Black Songs Covered By The Rolling Stones

Black Artists Covered by Rolling Stones

This Spotify playlist presents some of the essential songs performed or written by black artists that were covered by the Rolling Stones.

The original songs are presented back to back with the Stone’s covers.

Needless to say that the Stones learned a lot from these songs and built a 50 year career on them.

If you want to dig deeper into songs covered by the Stones, I recommend Gerard Slinkert’s project Undercover. He presents 83 original songs and compares them with the Stone’s version. You can listen to both the originals and the covers.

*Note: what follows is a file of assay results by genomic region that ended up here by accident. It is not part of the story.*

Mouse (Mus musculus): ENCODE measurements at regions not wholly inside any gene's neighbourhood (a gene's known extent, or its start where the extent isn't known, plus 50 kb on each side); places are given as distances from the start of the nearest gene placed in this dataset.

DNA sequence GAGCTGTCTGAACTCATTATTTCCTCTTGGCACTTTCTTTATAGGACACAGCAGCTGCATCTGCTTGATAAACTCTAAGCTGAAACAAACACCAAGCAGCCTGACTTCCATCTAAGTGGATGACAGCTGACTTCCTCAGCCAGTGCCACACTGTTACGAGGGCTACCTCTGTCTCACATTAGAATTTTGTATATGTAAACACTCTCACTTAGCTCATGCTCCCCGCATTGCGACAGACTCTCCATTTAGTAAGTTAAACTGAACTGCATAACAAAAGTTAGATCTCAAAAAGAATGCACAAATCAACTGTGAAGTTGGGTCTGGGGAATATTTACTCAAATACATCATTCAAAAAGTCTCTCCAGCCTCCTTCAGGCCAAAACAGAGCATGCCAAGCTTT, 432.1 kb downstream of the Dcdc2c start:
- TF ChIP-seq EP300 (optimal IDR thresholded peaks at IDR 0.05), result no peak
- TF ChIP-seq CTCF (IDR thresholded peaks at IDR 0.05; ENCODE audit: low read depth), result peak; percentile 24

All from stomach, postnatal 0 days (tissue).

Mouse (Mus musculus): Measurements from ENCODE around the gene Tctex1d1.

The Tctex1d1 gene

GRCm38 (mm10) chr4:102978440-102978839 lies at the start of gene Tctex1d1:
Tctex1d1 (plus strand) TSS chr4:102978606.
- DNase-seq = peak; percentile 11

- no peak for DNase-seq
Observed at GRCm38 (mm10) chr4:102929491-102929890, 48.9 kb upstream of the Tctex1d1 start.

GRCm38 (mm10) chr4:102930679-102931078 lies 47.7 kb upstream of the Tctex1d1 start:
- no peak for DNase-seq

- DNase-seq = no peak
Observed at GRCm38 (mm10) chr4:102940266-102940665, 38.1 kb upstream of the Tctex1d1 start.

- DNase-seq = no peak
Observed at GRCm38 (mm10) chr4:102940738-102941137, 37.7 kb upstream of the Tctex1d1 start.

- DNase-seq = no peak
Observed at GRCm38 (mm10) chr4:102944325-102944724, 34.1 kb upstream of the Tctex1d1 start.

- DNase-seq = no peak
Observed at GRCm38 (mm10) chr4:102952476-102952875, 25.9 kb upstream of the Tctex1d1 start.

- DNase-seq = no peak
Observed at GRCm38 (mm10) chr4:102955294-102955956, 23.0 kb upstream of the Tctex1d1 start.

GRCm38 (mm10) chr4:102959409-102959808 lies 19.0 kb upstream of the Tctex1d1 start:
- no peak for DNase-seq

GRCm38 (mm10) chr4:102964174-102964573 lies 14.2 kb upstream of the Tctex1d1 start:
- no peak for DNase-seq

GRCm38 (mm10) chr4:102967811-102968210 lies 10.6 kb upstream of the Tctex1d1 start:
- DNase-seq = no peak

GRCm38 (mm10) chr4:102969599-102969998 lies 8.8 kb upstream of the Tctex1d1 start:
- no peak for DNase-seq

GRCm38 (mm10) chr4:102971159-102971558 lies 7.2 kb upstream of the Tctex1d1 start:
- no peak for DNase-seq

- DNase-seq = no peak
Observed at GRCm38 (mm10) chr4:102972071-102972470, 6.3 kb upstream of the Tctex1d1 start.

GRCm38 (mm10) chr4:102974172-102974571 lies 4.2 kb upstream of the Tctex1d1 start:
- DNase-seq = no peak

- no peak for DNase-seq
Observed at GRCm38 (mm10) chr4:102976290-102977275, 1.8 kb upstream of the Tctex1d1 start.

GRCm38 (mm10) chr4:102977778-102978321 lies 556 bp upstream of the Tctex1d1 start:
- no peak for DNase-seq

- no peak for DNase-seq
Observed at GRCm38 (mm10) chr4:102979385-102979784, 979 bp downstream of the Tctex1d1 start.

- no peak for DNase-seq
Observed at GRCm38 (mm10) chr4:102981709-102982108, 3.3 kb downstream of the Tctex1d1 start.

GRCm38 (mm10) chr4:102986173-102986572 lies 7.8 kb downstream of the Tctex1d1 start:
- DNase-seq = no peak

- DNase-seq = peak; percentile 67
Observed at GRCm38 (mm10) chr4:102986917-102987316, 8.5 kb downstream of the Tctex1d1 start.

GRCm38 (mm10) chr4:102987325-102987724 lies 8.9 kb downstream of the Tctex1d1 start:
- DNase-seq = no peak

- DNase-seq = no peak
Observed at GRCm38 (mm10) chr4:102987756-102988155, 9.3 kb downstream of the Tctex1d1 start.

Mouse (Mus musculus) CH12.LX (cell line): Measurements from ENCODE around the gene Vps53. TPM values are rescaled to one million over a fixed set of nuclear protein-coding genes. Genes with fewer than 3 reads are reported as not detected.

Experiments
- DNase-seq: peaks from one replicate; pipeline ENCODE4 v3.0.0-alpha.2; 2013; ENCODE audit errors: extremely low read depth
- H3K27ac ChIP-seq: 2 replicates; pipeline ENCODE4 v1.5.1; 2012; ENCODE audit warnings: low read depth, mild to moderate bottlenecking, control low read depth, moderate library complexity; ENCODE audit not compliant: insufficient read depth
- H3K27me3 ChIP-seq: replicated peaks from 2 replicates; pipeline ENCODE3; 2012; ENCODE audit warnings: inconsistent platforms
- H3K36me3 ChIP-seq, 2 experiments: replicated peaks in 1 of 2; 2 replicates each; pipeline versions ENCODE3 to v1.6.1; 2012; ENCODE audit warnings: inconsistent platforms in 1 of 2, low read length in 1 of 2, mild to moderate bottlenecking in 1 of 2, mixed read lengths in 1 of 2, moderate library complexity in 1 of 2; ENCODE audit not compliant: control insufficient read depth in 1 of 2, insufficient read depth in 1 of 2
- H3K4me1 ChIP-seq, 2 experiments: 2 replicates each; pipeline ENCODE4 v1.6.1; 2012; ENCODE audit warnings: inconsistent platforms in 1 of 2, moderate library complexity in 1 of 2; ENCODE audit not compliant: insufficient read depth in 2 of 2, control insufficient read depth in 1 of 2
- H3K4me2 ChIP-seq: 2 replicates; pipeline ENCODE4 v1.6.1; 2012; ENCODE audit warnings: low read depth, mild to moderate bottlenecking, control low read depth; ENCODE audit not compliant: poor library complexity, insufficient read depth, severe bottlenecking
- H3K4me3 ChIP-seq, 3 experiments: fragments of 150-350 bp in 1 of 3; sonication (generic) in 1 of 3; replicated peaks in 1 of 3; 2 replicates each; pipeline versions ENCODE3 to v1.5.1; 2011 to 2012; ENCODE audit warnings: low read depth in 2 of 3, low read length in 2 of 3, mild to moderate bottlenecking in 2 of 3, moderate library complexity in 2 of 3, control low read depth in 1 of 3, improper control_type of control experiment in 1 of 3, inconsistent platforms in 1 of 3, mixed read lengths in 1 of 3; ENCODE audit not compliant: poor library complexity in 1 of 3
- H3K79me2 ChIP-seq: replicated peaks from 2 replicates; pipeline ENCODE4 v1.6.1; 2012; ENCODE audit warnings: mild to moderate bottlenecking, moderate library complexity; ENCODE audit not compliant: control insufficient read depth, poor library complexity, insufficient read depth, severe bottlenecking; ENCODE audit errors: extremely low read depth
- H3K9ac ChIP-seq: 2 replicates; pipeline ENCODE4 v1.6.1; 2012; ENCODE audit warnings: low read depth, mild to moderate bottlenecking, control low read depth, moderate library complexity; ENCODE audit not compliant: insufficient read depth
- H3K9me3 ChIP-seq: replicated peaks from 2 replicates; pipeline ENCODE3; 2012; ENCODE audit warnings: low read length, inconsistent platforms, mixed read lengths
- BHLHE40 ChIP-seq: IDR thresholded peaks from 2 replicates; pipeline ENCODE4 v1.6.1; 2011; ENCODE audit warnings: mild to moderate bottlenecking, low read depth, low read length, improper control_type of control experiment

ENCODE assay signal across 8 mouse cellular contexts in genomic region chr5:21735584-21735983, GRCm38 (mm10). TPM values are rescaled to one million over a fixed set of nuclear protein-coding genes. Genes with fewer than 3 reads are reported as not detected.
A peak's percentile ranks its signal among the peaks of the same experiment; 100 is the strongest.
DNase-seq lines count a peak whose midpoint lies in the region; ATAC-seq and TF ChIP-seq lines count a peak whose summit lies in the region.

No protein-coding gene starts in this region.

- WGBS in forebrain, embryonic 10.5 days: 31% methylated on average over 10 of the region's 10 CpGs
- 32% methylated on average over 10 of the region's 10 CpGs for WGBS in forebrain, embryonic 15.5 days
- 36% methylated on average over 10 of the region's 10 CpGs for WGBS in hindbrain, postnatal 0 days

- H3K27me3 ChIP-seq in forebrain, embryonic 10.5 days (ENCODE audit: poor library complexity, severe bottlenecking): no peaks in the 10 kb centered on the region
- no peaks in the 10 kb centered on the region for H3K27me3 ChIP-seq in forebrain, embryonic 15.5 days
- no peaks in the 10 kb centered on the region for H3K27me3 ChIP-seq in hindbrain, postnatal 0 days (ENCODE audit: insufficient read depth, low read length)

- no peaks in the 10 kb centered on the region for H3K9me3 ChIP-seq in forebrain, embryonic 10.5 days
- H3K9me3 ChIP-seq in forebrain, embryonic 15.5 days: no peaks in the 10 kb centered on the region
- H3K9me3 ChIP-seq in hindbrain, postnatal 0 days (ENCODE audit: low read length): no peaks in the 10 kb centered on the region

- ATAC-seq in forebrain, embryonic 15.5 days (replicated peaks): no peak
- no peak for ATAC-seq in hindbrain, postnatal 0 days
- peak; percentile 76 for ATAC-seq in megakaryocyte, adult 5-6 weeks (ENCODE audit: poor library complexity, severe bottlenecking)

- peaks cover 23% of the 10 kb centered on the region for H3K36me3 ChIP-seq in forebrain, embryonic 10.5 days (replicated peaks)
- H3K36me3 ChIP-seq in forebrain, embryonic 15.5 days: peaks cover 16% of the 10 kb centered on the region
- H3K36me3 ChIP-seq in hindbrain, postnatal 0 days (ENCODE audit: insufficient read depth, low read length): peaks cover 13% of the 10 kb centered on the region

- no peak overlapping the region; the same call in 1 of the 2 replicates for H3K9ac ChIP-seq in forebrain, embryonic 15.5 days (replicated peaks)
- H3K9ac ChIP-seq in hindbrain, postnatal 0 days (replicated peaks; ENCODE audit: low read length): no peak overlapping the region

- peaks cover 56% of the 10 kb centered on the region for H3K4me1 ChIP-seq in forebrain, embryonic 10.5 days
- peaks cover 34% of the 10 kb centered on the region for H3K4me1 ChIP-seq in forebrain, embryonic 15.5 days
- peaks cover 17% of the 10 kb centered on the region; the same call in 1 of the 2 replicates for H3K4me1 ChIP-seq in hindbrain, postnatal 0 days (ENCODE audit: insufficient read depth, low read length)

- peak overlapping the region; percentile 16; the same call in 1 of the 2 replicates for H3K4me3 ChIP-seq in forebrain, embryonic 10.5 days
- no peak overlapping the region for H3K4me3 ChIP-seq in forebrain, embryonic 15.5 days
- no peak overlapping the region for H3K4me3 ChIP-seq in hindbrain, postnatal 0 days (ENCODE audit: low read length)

Rene Hall: Influential But Forgotten Guitarist And Arranger Of Rock ‘n’Roll And Rhythm And Blues

Rene Hall is one of the most important founders of rock’n’roll and rhythm and blues.

If you don’t know his name, don’t worry. Unfortunately his name is only known to a few insiders. Although it’s him who’s  playing that raunchy guitar on Ritchie Valens’ “La Bamba” and who wrote the arrangement for Sam Cooke’s “A Change Is Gonna Come”.

TheHoundDog published a wonderful article with Rene Hall that gives some insight into his great achievements. Be sure to read it and learn more about a very important musician.

Please Don’t Sing With The Dead